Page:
The name ‘Jessica’ was unheard of up until The Mercent of Venice in Shakespeare’s previous plays. Actresses who play Jessica often portray her as shy, soft-spoken, and colourless under the reign of Shylock. It is plausible that she should be submissive with Shylock, but the very fact that she is brave enough to escape from his hell, steal what she thinks he values more than her, and then show her detachment from him and his beliefs by eloping with a Christian is proof of her spunk and sense of independence. In the ‘balcony scene,’ she is witty and lovestruck, but also somewhat mysterious. Why would she sell her mother’s turquoise ring her father prized so unmaterialistically? To show him she doesn’t have faith in his affection? But then, why exchange it for something so trivial as a monkey? Is it a symbol of the exchange of her past life, something that should be valuable to her, for her now reckless, carnal one? But her new life is so unfamiliar, she feels a fish out of water among Lorenzo’s upper class friends. Her solitary monologue at Portia’s house is made even more solitary by the fact that Lorenzo does not come to her aid, and she is forced to defend her father, their enemy, while desperately trying to stay faithful to her status thrust upon her as Lorenzo’s wife. The mixed feelings of shame and sense of responsibility that she has for her father, and her devotion to Lorenzo through ties of love, leaves her torn.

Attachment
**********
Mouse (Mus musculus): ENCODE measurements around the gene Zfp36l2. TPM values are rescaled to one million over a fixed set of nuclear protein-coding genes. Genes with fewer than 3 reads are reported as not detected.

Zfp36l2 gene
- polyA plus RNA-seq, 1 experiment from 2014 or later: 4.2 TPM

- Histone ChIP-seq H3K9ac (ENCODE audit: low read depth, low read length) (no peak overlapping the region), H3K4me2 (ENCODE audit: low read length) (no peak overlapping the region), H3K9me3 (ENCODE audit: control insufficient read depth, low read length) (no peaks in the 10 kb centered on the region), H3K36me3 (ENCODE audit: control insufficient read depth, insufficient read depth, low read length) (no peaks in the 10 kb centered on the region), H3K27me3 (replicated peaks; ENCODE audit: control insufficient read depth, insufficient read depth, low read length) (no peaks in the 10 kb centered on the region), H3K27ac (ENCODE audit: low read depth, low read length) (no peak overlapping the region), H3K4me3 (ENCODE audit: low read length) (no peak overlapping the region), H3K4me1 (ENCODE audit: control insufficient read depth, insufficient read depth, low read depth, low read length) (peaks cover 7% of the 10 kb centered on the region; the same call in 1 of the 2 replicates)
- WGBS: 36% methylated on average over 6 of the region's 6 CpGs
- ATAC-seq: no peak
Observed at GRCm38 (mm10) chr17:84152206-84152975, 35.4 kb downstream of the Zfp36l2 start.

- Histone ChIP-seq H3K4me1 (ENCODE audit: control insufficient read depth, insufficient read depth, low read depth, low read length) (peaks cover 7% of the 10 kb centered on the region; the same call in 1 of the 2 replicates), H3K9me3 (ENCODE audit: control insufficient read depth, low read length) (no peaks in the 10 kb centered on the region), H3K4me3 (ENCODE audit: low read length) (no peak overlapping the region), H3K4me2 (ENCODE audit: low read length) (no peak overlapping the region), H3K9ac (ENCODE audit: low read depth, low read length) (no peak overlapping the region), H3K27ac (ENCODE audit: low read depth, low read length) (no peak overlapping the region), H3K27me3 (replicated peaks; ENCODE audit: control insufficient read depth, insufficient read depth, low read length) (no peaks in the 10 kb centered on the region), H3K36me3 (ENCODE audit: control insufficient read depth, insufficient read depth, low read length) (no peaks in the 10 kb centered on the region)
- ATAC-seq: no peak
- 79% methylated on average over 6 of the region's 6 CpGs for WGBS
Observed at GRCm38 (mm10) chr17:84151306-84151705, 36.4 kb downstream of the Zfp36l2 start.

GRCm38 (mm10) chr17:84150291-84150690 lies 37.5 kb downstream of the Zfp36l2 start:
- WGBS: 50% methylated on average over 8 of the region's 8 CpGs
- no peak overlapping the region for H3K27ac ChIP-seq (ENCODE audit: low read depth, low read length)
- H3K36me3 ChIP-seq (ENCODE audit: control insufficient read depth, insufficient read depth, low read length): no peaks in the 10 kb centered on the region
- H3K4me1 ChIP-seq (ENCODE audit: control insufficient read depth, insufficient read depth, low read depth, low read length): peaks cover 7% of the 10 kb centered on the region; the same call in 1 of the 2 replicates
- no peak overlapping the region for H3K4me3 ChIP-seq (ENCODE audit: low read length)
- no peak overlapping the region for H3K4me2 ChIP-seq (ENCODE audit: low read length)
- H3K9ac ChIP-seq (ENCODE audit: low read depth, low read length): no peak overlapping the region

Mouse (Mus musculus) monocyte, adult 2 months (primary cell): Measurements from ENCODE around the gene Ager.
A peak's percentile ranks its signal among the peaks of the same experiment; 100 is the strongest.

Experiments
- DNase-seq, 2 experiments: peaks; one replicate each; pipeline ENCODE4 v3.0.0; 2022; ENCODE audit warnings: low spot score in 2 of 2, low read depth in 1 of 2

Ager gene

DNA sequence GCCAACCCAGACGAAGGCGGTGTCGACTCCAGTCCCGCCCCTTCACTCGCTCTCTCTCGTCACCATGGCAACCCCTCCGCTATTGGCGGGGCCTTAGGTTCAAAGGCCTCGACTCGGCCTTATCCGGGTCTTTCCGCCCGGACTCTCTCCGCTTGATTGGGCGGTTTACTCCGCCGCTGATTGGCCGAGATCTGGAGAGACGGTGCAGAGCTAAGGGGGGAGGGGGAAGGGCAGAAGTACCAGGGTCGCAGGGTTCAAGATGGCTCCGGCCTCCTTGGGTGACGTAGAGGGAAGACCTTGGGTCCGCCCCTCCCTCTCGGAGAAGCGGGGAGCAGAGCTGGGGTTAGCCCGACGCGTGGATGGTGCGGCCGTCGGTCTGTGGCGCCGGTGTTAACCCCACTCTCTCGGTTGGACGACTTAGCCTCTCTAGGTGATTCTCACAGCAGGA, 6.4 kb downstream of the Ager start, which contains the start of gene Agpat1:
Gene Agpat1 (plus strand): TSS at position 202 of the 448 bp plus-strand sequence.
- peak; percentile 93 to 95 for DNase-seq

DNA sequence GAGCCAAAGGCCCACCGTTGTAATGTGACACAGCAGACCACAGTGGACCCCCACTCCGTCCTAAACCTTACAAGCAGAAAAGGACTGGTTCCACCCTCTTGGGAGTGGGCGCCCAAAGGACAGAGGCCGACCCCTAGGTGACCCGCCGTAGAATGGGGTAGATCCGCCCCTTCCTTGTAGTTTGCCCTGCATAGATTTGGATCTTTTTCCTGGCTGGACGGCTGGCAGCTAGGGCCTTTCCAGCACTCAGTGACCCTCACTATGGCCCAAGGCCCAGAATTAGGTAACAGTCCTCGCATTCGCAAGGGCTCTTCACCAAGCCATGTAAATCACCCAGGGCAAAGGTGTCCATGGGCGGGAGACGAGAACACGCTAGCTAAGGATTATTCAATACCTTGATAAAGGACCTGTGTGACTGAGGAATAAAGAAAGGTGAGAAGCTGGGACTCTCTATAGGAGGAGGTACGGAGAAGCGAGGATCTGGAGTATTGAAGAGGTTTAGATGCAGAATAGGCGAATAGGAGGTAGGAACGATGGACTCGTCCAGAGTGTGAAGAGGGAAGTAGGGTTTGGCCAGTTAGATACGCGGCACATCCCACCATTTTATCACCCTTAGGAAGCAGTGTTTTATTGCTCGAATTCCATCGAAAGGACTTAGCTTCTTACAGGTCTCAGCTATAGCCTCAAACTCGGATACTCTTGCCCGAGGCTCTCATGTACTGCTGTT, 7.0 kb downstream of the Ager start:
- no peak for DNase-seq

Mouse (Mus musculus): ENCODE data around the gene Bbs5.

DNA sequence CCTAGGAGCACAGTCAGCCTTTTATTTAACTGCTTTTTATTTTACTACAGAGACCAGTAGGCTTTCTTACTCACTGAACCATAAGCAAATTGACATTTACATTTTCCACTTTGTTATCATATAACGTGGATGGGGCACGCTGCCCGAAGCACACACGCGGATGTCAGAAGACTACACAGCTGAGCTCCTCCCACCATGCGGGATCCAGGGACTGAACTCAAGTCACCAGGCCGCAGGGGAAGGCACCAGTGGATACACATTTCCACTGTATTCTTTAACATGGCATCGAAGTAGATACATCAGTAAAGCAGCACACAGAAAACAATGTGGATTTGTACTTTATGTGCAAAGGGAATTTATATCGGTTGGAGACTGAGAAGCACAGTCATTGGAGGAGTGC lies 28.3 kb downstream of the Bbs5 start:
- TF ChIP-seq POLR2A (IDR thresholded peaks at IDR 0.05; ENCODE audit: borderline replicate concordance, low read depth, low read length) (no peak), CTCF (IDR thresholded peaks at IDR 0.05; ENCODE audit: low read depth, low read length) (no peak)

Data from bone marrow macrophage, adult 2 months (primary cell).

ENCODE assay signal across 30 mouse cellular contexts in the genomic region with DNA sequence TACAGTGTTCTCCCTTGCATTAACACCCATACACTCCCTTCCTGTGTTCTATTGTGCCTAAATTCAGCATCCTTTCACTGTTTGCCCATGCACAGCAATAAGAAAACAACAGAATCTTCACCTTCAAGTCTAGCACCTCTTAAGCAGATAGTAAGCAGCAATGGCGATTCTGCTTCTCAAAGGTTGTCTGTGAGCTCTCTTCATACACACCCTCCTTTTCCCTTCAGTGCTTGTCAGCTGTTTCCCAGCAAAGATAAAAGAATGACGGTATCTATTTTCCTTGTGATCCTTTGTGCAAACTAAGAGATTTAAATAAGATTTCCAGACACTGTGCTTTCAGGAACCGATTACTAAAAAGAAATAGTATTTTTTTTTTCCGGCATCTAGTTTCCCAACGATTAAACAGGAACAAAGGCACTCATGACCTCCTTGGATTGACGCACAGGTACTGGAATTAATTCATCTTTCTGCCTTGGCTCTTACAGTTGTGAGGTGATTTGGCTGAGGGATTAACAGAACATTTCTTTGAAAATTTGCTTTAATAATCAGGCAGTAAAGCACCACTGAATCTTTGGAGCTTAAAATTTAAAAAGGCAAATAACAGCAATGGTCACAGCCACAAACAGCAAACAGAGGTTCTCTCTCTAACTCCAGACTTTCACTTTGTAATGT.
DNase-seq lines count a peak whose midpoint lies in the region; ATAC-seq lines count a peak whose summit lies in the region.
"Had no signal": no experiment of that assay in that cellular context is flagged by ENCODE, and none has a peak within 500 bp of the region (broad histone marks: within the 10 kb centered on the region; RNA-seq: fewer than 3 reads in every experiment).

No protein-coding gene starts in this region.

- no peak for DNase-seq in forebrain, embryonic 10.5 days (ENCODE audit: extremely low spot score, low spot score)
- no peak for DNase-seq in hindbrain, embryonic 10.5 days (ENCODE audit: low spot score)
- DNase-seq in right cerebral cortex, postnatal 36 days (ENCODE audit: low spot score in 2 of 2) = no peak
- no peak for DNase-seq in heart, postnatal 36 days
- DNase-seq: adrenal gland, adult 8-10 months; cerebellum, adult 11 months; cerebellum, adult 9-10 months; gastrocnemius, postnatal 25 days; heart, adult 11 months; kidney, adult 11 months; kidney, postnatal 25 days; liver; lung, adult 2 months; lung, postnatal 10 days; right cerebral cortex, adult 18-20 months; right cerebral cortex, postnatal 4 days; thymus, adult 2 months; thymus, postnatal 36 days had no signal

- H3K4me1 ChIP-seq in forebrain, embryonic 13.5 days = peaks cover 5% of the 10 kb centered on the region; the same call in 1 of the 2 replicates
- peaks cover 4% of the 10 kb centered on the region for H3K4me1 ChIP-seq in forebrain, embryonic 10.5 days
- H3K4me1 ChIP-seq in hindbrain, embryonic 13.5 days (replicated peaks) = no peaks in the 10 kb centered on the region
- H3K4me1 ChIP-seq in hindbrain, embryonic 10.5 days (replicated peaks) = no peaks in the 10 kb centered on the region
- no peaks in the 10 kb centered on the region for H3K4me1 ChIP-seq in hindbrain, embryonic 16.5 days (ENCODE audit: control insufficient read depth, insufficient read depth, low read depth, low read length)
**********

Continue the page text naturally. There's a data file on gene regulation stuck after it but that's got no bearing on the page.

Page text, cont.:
The question of Lorenzo’s faithfulness to their love is also uncertain, for he seems to praise Portia quite often, and both are unwilling to confront the reality of their decision only after they are married.
Jessica has a tragic side to her not only when she is trapped in her tyrannical father’s house, but even when she finds freedom in love, since she begins to wonder where her loyalties really lie and how well she knows her lover. In fact, the last lines we hear from Jessica are: I am never merry when I hear sweet music. If her life were a song, it would be a sad one, with many major and minor falls. Sweet music reminds her of all the things she used to yearn for while she was trapped by her father, and now that she has them, they aren’t as sweet as she imagined them to be. Her father is poor, unhappy, and wronged, partially because of her and she is bound to Lorenzo, a stranger she fell in love with, (or maybe only a face to attach her love to) and isunable and unwilling to leave.
I think my biggest misconception of Jessica was interpreting her as a mournful, serious character when in fact she is just a young girl: lively, witty, and longing to laugh (thus her friendship with Lancelet) and love (Lorenzo).